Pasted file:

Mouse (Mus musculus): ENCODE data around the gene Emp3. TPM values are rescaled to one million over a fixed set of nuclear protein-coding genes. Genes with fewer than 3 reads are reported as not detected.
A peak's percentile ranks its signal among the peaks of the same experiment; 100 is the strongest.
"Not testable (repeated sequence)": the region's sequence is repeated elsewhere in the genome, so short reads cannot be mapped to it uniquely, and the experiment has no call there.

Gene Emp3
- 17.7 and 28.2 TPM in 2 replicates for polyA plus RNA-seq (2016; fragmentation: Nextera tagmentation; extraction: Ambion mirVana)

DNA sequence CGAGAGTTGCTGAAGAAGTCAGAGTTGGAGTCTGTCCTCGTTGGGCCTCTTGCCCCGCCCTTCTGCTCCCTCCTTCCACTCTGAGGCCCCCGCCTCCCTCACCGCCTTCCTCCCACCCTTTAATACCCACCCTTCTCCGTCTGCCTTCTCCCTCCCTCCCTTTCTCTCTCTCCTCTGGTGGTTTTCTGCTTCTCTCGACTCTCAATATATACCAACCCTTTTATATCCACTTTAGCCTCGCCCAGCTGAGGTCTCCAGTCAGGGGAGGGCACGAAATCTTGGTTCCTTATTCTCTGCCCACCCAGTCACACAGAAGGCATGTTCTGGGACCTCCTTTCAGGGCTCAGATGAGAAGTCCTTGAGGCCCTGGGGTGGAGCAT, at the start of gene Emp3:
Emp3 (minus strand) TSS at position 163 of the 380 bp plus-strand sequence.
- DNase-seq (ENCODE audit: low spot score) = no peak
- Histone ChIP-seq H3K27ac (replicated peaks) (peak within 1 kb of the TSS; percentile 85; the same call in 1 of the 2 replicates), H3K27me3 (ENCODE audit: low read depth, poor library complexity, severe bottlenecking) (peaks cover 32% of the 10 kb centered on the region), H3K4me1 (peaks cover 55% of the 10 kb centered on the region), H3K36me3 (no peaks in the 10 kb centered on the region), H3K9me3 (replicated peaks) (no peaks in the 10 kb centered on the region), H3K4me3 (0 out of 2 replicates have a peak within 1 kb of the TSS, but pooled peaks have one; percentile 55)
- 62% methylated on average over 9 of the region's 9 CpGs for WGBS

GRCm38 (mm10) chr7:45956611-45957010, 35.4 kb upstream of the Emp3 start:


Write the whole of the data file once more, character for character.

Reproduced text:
Mouse (Mus musculus): ENCODE data around the gene Emp3. TPM values are rescaled to one million over a fixed set of nuclear protein-coding genes. Genes with fewer than 3 reads are reported as not detected.
A peak's percentile ranks its signal among the peaks of the same experiment; 100 is the strongest.
"Not testable (repeated sequence)": the region's sequence is repeated elsewhere in the genome, so short reads cannot be mapped to it uniquely, and the experiment has no call there.

Gene Emp3
- 17.7 and 28.2 TPM in 2 replicates for polyA plus RNA-seq (2016; fragmentation: Nextera tagmentation; extraction: Ambion mirVana)

DNA sequence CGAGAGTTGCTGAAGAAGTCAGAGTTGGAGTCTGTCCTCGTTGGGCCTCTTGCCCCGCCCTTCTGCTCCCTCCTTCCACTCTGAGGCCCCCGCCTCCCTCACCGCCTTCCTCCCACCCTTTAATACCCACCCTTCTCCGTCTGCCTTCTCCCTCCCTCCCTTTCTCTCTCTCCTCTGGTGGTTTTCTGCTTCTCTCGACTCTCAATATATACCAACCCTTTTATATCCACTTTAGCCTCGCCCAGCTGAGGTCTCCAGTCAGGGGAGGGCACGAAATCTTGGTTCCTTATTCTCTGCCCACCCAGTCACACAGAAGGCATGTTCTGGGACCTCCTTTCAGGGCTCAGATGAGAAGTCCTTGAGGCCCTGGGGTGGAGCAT, at the start of gene Emp3:
Emp3 (minus strand) TSS at position 163 of the 380 bp plus-strand sequence.
- DNase-seq (ENCODE audit: low spot score) = no peak
- Histone ChIP-seq H3K27ac (replicated peaks) (peak within 1 kb of the TSS; percentile 85; the same call in 1 of the 2 replicates), H3K27me3 (ENCODE audit: low read depth, poor library complexity, severe bottlenecking) (peaks cover 32% of the 10 kb centered on the region), H3K4me1 (peaks cover 55% of the 10 kb centered on the region), H3K36me3 (no peaks in the 10 kb centered on the region), H3K9me3 (replicated peaks) (no peaks in the 10 kb centered on the region), H3K4me3 (0 out of 2 replicates have a peak within 1 kb of the TSS, but pooled peaks have one; percentile 55)
- 62% methylated on average over 9 of the region's 9 CpGs for WGBS

GRCm38 (mm10) chr7:45956611-45957010, 35.4 kb upstream of the Emp3 start: